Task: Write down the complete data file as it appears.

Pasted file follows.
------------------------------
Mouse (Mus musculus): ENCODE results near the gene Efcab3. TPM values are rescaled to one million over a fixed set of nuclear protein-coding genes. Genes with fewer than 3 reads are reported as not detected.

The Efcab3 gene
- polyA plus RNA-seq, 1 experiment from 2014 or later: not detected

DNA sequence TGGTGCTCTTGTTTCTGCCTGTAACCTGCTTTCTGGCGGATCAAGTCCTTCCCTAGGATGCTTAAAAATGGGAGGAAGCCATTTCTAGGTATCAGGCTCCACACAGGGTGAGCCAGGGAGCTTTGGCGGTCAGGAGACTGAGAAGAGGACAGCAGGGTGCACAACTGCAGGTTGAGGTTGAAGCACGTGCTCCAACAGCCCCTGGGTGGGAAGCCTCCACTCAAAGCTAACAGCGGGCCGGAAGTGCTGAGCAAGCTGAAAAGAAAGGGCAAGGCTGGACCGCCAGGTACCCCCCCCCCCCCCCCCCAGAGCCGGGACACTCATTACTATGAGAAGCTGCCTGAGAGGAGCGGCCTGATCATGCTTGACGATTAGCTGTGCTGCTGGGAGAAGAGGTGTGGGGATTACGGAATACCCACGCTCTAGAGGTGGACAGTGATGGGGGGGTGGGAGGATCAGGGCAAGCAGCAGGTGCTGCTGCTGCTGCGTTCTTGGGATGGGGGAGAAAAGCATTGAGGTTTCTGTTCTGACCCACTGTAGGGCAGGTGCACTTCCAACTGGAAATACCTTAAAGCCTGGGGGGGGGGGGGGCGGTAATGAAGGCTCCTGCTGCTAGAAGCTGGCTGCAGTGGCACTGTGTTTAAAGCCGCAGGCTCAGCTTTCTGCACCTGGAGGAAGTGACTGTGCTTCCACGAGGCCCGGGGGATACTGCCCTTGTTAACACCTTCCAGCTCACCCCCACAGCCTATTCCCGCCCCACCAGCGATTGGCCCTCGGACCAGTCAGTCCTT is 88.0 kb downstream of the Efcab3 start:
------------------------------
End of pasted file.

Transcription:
Mouse (Mus musculus): ENCODE results near the gene Efcab3. TPM values are rescaled to one million over a fixed set of nuclear protein-coding genes. Genes with fewer than 3 reads are reported as not detected.

The Efcab3 gene
- polyA plus RNA-seq, 1 experiment from 2014 or later: not detected

DNA sequence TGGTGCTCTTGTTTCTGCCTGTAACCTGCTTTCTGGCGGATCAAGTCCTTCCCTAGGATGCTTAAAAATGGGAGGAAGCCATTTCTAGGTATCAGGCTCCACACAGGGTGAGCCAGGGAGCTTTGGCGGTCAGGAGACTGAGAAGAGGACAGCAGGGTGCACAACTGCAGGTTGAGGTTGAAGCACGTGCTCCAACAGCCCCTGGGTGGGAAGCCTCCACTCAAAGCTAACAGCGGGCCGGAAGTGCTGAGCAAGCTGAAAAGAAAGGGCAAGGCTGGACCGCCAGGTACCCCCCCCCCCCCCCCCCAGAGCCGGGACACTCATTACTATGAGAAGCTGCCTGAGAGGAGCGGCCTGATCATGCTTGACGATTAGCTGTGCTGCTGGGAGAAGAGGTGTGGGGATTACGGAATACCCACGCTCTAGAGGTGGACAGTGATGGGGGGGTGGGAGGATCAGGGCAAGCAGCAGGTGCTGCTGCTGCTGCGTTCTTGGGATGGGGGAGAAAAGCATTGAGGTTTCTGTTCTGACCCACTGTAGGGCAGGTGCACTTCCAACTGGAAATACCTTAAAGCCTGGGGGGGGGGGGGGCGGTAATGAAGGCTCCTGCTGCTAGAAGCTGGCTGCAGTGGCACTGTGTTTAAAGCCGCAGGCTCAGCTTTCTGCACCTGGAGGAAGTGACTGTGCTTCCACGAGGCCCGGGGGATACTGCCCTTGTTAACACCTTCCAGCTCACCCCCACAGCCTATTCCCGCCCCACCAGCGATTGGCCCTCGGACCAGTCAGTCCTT is 88.0 kb downstream of the Efcab3 start: